Figure 4 summarises the range of old-age dependency ratios among the Urban Audit cities in each Member State and compares this with the national average. The largest ranges can be seen in France, Italy, Germany, Spain and Belgium. In a few Member States — the Czech Republic, Denmark, Romania and Slovenia — the national average lies outside the range for the Urban Audit cities, indicating that there is a substantial difference in this ratio between Urban Audit cities and the rest of the country; this was also the case in Norway.
Means of transport for working in cities
The data presented in Figure 5 concern the use of walking and three other means of transport in Urban Audit cities. The analysis compares these eight Spanish cities with 10 cities in other countries, mainly in western Europe but also including one Nordic city (Helsinki in Finland) and one eastern city (Sofia in Bulgaria).
The Spanish cities are equally split between four cities where passenger cars are used by a clear majority of people for travelling to work. The Spanish cities with a relatively high share of car use tend to have a correspondingly low share public transport use. Bicycle use in all of the Spanish cities is minimal, peaking at 1.0 % in Córdoba, while walking is used by between one fifth and one third of the inhabitants of these Spanish cities as a means of going to and from work.
Among the other selected cities two stand out because of the very high use of bicycles to travel to work: Groningen in the Netherlands (where public policies actively support public transport, pedestrian areas and cycling); and Freiburg im Breisgau (in Baden-Württemberg in south-west Germany) which is reputed to be the sunniest city in Germany and renowned for its efforts for sustainable urban living — including biking. Two of the four capital cities, Bruxelles / Brussel (Belgium) and Helsinki, have a relatively high share of public transport use, as does Frankfurt. The other two capital cities, Dublin (Ireland) and Sofia, have a high share of people who walk to work. The three remaining cities show relatively high car usage for travelling to work, particularly in Charleroi (86.1 %).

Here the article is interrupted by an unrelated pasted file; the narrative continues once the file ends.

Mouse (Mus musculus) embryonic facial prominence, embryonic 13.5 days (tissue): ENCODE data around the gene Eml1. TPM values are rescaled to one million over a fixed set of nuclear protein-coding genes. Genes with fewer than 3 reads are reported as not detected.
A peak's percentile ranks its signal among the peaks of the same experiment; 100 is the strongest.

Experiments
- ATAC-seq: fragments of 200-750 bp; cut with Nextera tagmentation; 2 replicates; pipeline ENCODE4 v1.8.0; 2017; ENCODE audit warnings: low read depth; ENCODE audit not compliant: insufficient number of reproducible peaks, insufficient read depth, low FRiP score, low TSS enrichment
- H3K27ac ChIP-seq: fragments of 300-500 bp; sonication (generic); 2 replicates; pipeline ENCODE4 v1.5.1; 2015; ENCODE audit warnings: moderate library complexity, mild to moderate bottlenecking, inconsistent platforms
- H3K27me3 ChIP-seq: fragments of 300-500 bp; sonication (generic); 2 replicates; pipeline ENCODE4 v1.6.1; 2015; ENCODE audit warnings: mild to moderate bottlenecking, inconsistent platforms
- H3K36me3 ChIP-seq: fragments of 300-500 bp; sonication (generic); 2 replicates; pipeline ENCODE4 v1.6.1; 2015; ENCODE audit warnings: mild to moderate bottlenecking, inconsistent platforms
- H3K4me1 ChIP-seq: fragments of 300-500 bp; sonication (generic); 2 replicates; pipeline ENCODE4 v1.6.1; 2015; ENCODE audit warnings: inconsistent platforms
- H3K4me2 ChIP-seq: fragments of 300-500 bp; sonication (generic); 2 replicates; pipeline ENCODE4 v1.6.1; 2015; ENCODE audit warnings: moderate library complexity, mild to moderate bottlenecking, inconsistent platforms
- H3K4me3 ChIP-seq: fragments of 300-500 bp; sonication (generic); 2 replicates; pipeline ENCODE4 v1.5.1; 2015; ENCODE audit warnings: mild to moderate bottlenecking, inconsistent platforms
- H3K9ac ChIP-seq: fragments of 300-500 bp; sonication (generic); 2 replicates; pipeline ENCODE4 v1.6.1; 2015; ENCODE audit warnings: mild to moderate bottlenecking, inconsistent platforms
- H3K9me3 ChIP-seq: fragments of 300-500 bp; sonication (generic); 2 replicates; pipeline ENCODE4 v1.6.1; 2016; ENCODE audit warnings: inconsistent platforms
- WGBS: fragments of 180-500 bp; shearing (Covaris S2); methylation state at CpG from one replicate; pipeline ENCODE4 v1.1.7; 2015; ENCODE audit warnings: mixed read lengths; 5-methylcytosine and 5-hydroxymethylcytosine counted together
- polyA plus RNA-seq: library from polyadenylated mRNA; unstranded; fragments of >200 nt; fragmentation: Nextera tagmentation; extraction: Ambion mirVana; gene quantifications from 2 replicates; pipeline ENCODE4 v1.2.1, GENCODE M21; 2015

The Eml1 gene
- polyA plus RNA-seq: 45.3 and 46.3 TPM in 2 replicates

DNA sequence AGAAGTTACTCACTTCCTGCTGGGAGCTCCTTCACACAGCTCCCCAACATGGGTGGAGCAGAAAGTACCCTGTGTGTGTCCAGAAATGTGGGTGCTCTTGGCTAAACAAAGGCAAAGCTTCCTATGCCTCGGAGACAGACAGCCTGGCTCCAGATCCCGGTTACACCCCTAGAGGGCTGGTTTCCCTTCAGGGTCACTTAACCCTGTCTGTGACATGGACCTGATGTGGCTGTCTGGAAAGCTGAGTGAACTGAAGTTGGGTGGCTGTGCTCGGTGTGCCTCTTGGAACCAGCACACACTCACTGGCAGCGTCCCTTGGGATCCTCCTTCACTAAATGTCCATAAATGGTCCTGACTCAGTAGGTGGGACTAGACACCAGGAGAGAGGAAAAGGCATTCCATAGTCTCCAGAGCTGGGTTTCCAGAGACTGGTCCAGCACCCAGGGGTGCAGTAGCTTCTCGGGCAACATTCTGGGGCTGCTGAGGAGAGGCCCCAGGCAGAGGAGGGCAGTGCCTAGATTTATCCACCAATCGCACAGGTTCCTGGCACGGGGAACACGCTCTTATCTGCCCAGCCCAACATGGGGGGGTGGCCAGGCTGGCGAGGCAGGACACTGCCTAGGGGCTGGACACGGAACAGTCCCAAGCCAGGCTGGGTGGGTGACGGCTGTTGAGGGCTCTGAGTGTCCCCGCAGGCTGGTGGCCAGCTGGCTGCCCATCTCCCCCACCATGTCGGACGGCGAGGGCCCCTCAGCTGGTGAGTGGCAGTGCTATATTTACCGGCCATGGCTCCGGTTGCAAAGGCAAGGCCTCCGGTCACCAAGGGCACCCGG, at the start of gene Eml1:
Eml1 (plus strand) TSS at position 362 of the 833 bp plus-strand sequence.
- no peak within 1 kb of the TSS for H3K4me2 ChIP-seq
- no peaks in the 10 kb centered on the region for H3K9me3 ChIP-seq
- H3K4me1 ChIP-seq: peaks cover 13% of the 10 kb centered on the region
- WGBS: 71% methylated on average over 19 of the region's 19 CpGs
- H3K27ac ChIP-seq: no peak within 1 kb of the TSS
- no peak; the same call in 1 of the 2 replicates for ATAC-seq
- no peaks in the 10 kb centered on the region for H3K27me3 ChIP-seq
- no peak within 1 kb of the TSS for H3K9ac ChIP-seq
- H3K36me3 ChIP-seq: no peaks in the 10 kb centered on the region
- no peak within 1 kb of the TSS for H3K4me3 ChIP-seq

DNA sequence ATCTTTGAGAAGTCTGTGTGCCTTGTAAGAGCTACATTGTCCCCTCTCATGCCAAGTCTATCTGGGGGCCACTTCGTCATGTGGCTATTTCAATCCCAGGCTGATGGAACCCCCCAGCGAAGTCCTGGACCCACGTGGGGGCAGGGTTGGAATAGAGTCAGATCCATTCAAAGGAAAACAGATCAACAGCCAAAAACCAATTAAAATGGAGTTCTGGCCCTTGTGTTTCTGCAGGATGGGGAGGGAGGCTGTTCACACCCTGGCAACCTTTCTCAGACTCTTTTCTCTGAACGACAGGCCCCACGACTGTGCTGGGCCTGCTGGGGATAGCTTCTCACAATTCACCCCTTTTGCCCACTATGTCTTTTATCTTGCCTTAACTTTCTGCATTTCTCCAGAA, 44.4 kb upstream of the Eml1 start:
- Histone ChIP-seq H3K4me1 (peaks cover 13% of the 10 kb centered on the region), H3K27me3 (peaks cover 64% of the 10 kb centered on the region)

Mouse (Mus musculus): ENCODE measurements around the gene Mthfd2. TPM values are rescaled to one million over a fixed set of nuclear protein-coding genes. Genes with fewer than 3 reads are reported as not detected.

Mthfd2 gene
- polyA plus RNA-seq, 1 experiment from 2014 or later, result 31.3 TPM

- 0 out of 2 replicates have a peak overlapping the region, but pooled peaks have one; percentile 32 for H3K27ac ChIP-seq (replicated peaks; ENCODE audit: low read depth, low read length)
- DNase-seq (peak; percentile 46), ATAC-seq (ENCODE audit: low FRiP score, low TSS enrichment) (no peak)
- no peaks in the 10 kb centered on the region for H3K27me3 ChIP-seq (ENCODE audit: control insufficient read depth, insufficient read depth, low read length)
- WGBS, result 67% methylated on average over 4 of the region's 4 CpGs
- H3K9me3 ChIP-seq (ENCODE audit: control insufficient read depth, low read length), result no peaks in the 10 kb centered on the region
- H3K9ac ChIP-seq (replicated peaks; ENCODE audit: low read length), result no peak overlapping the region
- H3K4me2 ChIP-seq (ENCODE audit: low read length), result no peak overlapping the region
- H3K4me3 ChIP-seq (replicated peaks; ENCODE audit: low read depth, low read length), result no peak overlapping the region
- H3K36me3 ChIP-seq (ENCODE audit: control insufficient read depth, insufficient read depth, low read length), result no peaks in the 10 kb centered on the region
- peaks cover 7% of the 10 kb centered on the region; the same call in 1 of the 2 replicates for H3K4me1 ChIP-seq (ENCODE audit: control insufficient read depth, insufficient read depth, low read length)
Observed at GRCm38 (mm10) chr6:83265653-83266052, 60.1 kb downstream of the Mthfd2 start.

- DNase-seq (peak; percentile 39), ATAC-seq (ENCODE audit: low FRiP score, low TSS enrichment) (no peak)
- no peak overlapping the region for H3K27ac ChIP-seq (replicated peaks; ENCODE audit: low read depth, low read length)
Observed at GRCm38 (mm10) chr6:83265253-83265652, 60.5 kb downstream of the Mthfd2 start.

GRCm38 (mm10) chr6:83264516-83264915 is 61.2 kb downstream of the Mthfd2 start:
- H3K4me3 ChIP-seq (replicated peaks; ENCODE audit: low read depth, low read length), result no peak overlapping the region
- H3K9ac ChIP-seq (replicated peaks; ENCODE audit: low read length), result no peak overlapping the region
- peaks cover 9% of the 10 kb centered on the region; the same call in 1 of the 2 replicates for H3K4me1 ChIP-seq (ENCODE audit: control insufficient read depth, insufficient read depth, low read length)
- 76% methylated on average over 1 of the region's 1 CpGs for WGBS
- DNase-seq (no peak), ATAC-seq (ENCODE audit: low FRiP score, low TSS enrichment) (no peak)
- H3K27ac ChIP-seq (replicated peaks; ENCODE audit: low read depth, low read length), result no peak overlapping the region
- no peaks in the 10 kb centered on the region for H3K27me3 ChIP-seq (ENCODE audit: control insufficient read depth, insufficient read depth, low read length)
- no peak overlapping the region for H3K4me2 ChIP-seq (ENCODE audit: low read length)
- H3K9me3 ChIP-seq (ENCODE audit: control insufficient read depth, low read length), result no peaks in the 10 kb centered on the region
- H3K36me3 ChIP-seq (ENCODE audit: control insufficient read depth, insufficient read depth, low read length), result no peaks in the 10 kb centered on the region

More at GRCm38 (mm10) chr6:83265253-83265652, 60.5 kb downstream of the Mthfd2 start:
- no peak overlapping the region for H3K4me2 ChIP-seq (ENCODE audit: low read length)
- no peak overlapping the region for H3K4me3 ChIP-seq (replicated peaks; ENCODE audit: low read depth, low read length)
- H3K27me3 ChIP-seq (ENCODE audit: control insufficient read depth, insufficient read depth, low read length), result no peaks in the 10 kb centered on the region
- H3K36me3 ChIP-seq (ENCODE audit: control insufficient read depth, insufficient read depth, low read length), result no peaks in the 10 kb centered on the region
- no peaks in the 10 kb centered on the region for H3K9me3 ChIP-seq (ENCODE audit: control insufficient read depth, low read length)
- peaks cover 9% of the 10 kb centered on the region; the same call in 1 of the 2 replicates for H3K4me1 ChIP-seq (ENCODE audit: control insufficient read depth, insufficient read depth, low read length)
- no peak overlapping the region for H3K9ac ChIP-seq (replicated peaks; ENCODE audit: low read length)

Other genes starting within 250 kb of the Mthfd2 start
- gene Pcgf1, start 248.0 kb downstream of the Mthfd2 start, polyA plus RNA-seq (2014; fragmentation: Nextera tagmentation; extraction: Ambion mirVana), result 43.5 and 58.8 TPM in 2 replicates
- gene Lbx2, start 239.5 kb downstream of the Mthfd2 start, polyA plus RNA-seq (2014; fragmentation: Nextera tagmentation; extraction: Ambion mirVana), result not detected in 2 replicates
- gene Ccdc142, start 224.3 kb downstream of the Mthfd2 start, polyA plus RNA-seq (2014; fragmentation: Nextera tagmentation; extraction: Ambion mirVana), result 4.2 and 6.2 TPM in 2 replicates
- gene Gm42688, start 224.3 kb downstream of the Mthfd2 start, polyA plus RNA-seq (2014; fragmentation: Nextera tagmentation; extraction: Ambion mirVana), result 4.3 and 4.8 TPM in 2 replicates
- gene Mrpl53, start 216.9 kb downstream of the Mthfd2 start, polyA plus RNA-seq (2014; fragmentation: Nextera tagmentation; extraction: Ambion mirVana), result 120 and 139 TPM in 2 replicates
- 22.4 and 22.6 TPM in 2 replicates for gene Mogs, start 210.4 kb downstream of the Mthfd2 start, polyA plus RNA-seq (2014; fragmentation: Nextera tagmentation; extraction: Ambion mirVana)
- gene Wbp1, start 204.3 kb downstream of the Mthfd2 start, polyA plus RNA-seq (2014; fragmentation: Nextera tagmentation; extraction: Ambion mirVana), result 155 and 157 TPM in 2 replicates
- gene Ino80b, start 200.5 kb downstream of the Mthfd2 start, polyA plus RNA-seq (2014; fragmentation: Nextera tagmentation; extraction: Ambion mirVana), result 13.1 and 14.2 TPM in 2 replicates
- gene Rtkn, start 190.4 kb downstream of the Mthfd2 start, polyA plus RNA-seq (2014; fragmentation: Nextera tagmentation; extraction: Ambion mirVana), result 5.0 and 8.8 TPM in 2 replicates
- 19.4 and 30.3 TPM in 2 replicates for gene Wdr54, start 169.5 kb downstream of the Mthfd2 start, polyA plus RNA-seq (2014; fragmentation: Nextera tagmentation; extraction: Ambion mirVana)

The data presented in Figure 6 concern satisfaction with public transport services. This data comes from the same 2012 perception survey that was used for opinions concerning the presence of foreigners. Results are available for 69 cities across the EU, these are ranked based on their share of inhabitants that expressed themselves to be satisfied with public transport services. In 13 of these cities more than four fifths of respondents indicated their satisfaction with public transport services and these included two cities in each of France, Austria, Finland and Sweden, as well as one city each in Germany, Spain, Luxembourg, the Netherlands and Slovenia. The highest levels of satisfaction were in the Finnish city of Oulu / Uleåborg and the Swedish city of Malmö where 90.0 % of respondents were very or rather satisfied. Less than half of the respondents were satisfied with public transport services in nine of the EU cities surveyed, including three Italian cities, two Greek cities, and one city each in Bulgaria, Germany, Lithuania and Romania: five of these were capital cities, namely Sofia (Bulgaria), Athina (Greece), Roma (Italy), Vilnius (Lithuania) and Bucuresti (Romania). The lowest satisfaction among those EU cities covered by Figure 6 was recorded in Napoli (Italy), where just over one fifth of respondents expressed their satisfaction with public transport services, around half the proportion that were not at all satisfied.